Goats have no top teeth and instead have a hard dental pad that their bottom incisors bite against. 

You can estimate the age of goats by the age at which the milk teeth are replaced by permanent incisors. They get new ones in pairs working from the middle outwards. 

But be warned about the average ages of eruption – there is enormous variation between animals. Here are some values:

  • Kid - starts with 8 temporary incisor milk teeth
  • Hogget - the centre pair of permanent teeth starts to erupt at 12 months of age.
  • 2-tooth - first central pair of permanent teeth present at 13-15 months old.
  • 4-tooth - second pair present at 18-21 months old.
  • 6-tooth - third pair present at 22-24 months old.
  • Full mouth - complete set of 8 permanent teeth present at 27-32 months old.

Looking in a goat’s mouth

Goats don’t like dental examinations, so you’ll have to firmly restrain each animal. Here are some tips:

  • Sit the goat upright in the shearing position and use both hands to open its mouth. 
  • Cup your left hand around its jaw and use your left thumb to lift its top lip and then use your thumb, on the other hand, to pull the bottom lip down. 
  • You’ll be able to see if the teeth are meeting the gum correctly and are not “undershot” or “overshot”. 
  • When undershot the teeth meet the gum back from the edge (called parrot mouth), and when overshot the teeth stick out beyond the gum edge and can be very sharp as they have not been worn down with biting off the grass.
  • If you want another view, slide your left thumb into the space behind the incisors where there is a gap before the molars start and this will open the mouth so you can see the top of the teeth. 
  • If you are not able to tip the goat up, then hold it up against a fence or in the corner of a pen and pull its lips down as described above. You don’t get such a good view.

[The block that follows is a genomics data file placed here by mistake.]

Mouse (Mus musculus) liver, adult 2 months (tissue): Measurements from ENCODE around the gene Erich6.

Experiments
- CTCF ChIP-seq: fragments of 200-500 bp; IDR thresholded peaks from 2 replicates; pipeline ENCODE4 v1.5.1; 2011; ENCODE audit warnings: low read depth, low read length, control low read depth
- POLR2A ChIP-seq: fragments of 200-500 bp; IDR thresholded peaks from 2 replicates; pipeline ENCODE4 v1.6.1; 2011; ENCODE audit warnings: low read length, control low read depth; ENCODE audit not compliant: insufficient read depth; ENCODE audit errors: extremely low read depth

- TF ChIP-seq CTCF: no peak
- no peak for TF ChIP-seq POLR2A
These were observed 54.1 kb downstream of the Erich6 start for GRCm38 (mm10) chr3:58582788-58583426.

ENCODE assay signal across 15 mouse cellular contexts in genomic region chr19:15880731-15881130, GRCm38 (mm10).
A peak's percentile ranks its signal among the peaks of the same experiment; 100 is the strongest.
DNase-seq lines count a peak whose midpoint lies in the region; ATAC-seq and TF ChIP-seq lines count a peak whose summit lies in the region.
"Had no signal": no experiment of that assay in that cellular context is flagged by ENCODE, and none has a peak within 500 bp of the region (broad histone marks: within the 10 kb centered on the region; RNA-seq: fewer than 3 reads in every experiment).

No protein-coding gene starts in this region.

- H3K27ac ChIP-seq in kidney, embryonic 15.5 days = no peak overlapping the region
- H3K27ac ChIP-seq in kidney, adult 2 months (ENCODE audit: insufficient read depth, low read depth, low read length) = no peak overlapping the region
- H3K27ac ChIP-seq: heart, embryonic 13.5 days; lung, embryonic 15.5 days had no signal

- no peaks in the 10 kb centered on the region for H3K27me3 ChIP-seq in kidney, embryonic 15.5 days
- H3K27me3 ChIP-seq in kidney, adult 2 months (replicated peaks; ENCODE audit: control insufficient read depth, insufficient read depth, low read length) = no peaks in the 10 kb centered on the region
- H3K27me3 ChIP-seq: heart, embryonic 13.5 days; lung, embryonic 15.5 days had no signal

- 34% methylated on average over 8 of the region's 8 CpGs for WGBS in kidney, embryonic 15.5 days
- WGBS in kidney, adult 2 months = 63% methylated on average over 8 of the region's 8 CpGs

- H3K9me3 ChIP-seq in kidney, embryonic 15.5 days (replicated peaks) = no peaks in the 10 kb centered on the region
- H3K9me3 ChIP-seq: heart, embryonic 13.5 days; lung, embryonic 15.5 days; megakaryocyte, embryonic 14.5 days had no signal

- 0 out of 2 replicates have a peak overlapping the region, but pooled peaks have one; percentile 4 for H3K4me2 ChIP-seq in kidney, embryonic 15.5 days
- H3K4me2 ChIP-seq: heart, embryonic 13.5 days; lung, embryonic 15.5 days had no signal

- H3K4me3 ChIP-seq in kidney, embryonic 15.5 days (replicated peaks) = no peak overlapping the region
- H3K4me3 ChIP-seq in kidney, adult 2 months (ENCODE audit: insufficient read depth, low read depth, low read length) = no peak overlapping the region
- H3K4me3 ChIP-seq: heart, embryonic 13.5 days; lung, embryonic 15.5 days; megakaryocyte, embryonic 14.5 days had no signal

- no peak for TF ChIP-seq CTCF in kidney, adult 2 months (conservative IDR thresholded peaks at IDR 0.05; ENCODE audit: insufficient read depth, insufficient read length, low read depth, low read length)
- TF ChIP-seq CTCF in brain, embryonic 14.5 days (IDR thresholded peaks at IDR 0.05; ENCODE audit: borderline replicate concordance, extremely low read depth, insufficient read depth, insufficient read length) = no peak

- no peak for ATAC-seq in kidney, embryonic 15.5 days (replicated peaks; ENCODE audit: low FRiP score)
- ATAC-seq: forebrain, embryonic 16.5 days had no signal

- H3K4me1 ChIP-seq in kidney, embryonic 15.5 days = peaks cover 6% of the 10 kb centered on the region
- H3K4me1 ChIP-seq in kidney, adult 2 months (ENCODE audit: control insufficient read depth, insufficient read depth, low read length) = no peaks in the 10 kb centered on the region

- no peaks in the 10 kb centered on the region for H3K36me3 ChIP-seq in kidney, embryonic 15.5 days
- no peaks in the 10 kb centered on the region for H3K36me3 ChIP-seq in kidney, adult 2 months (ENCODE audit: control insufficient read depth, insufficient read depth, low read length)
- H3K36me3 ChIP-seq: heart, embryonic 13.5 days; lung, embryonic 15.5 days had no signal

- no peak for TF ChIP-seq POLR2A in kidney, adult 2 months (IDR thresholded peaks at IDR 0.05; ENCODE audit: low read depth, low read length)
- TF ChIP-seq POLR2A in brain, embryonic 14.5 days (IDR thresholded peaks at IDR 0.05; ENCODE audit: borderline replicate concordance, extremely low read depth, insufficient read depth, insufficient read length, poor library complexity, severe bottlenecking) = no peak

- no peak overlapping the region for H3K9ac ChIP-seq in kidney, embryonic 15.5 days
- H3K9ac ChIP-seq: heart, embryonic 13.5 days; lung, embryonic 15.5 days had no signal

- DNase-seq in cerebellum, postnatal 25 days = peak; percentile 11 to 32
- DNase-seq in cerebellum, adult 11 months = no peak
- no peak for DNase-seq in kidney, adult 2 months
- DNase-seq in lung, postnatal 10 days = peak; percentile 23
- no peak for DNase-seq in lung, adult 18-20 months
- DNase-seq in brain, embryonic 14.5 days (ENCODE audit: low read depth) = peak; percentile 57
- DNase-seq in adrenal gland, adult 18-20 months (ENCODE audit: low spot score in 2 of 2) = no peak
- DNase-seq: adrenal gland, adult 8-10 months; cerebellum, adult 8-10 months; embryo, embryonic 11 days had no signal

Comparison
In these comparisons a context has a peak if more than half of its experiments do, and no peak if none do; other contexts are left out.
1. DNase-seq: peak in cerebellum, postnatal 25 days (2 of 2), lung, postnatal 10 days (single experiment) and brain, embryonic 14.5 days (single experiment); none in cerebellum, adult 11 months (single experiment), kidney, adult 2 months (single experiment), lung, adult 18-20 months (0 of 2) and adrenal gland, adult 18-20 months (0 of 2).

Be prepared for surprises

You can often get a shock when you see the state of a goat’s teeth. Teeth do an enormous amount of tearing and pulling of fibrous herbage and are subject to great mechanical stresses. 

Here are some things regularly seen: 

  • Overshot and undershot jaws as mentioned above. The overshot teeth may be only partly overshot where the back half contacts the gum and the front half has a lance-like edge that can lacerate your fingers. Goats with undershot parrot-mouths have great difficulty in eating short pasture.
  • Gum cavities that still have both the old tooth present and the new one pushing it out, and the gum looking very inflamed.
  • Missing permanent teeth – especially the central pair which are critical for grazing.
  • Very long wobbly teeth that are loose in the gum. This may be “periodontal disease” which has many causes and there’s not much you can do about it.
  • Most permanent teeth are missing and only an odd single very long loose tooth is left. It’s better to pull this out to even up the sheep’s bite.
  • No permanent teeth at all – the goat is described as being “broken mouthed” or called a “gummy”. They have all worn off by the gum. In pumice country, this can be a special problem with the very abrasive nature of the soil.
  • If all the teeth are worn right down to the gum but are still there, it’s very difficult to age the goat as you cannot tell which stumps are temporary and which are permanent teeth.
  • Long permanent teeth where grass has been getting in between them and wearing away great holes. 

Goats with no teeth can still manage to eat if there is plenty of pasture available, as the front teeth only bite off the grass and the back incisors do the grinding. 

When fed root crops like turnips, they really need good teeth to break the skin of the bulb and eat it down to ground level once the leafy top has been eaten. Also, good teeth are important if goats are to browse hard woody shrubs.

Sheep breeders have shown that the solution to teeth problems is through an effective selection and culling programme.